What is the biceps tendon?
The biceps tendon is a long
cord-like structure which is located in the front of the shoulder. It
originates from the top of the shoulder socket (the glenoid) and exits the
joint through a bony trough (the biceps groove). Below the shoulder, this
tendon becomes the long head of the biceps muscle. The short head of the
biceps is a continuation of the conjoined tendon which originates from a
bony hook (the coracoid) at the front of the shoulder blade. Thus the
biceps muscle, which functions to bend the elbow and rotate the forearm,
has two anchor points in the shoulder region.
Who get biceps tendon injuries?
In general, these injuries
occur more frequently as we become older. As we age, our tendons lose
their elasticity and slowly become stiffer and more "brittle." The blood
supply which nourishes the tendon also diminishes with age. The
"degenerative" processes may be more pronounced in sedentary individuals,
but may be lessened with proper and regular exercise. The well conditioned
individual, however, is not immune from biceps tendon injuries as
over-training can also harm an otherwise healthy tendon.
How do biceps tendon injuries occur?
As mentioned above, age,
inactivity, or over-activity can weaken a tendon which may lead to injury
due to the decreased ability to endure repetitive motions and sudden
loads. Because of its location, from a direct blow to the front of the
shoulder. Some individuals develop bone spurs in their biceps grooves or
under the top of their shoulder blades (the acromion) which can lead to
wear and tear of their tendons. A less frequent injury is a dislocation of
the biceps tendon from its groove. This is usually seen in combination
with a tear of the subscapularis tendon or the rotator cuff tendon which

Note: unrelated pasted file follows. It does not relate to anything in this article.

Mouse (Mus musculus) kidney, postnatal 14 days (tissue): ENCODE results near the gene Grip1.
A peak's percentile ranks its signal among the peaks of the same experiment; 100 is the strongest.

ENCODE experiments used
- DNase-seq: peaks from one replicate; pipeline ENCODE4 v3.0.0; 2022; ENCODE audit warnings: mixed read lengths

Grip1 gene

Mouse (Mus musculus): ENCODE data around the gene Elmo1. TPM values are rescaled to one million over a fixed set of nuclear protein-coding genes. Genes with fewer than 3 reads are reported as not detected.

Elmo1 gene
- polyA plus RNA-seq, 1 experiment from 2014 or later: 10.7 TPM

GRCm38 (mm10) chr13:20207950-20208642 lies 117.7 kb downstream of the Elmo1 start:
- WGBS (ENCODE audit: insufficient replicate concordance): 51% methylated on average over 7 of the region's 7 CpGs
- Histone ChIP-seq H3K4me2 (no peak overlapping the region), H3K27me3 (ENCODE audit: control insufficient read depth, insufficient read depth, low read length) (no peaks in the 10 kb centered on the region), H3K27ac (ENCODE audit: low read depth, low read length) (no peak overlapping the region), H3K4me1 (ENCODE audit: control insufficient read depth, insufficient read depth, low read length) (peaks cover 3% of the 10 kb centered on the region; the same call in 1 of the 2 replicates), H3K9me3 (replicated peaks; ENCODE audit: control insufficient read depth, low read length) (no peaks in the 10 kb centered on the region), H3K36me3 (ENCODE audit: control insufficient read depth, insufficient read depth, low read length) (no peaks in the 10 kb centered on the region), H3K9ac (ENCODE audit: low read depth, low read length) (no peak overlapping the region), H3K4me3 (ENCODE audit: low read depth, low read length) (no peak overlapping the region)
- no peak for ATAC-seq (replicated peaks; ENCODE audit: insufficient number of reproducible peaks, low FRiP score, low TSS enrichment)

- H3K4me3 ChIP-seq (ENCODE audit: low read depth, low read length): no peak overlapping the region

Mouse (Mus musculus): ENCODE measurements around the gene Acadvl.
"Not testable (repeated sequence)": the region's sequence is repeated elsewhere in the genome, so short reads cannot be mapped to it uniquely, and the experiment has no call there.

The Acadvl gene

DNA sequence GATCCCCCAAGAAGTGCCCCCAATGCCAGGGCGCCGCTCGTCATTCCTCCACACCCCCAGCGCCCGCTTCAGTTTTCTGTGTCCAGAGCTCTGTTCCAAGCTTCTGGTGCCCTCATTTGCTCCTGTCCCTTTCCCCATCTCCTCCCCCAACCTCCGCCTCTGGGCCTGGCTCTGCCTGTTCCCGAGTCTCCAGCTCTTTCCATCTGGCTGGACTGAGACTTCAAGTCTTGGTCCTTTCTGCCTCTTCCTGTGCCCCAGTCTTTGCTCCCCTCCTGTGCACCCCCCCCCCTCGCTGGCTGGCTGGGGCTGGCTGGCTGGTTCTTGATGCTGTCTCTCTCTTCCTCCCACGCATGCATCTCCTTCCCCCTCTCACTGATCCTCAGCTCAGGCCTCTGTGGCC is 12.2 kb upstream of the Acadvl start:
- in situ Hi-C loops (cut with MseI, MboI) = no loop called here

normally help hold the biceps tendon in it groove. The biceps tendon can
also be injured at its attachment site on top of the glenoid. This usually
involves an avulsion, where the tendon is pulled off the bone and rendered
What happens to the tendon when it is injured?
If the tendon
or its sheath (which encases the tendon) is irritated, it becomes
inflamed, resulting in pain and swelling. This condition is called
"tendinitis." Mild injuries can also result in microscopic tearing of
individual tendon fibers. As the severity of an injury increases, larger
tears can occur to the point where the tendon is partially torn or even
completely ruptured. If a rupture occurs, the long head will usually fall
distally toward the elbow. Biceps muscle function usually remains nearly
normal because of its dual attachment proximally.
How are biceps tendon injuries treated?
Initially, rest, ice,
and gentle anti-inflammatory medications are all that is usually needed.
Sometimes an injection with a strong anti-inflammatory medication such as
cortisone is needed to control the pain and swelling. Severe cases which
fail to improve may require surgical treatment.
What does surgery involve?
Surgical treatment depends on the
nature and extent of damage to the tendon. If only a small portion of the
tendon is damaged, a simple arthroscopic shaving (debridement) of the torn
fibers may be all that is needed. If a significant portion is involved, a
biceps tenodesis may need to be performed. This is done by
arthroscopically removing the torn tendon stump from inside the shoulder
joint and then, through a small skin incision, attaching the remaining
tendon to the bone in the upper arm (humerus). If the biceps tendon is
completely rupture, causing the muscle to bulge in the upper arm, a
tenodesis can be done only if the distal portion remains near the top of
the shoulder. A tenodesis is not done if the tendon slides too far
distally because doing so would require unacceptably large incisions. If
the tendon has been partially avulsed from its origin on the top of the
glenoid (SLAP lesion), it can be arthroscopically reattached using
miniature screws and sutures
What is the usual course after surgery?
A simple sling is
all that is needed for the first few weeks after surgery. Immediate use of
the hand is encouraged, but only for very light objects. Four to six weeks
of healing is required before a gradual return to moderate or heavy
lifting. Desk work and light-duty can usually be resumed within the first
week or two. Return to heavy labor usually takes 2 to 4 months.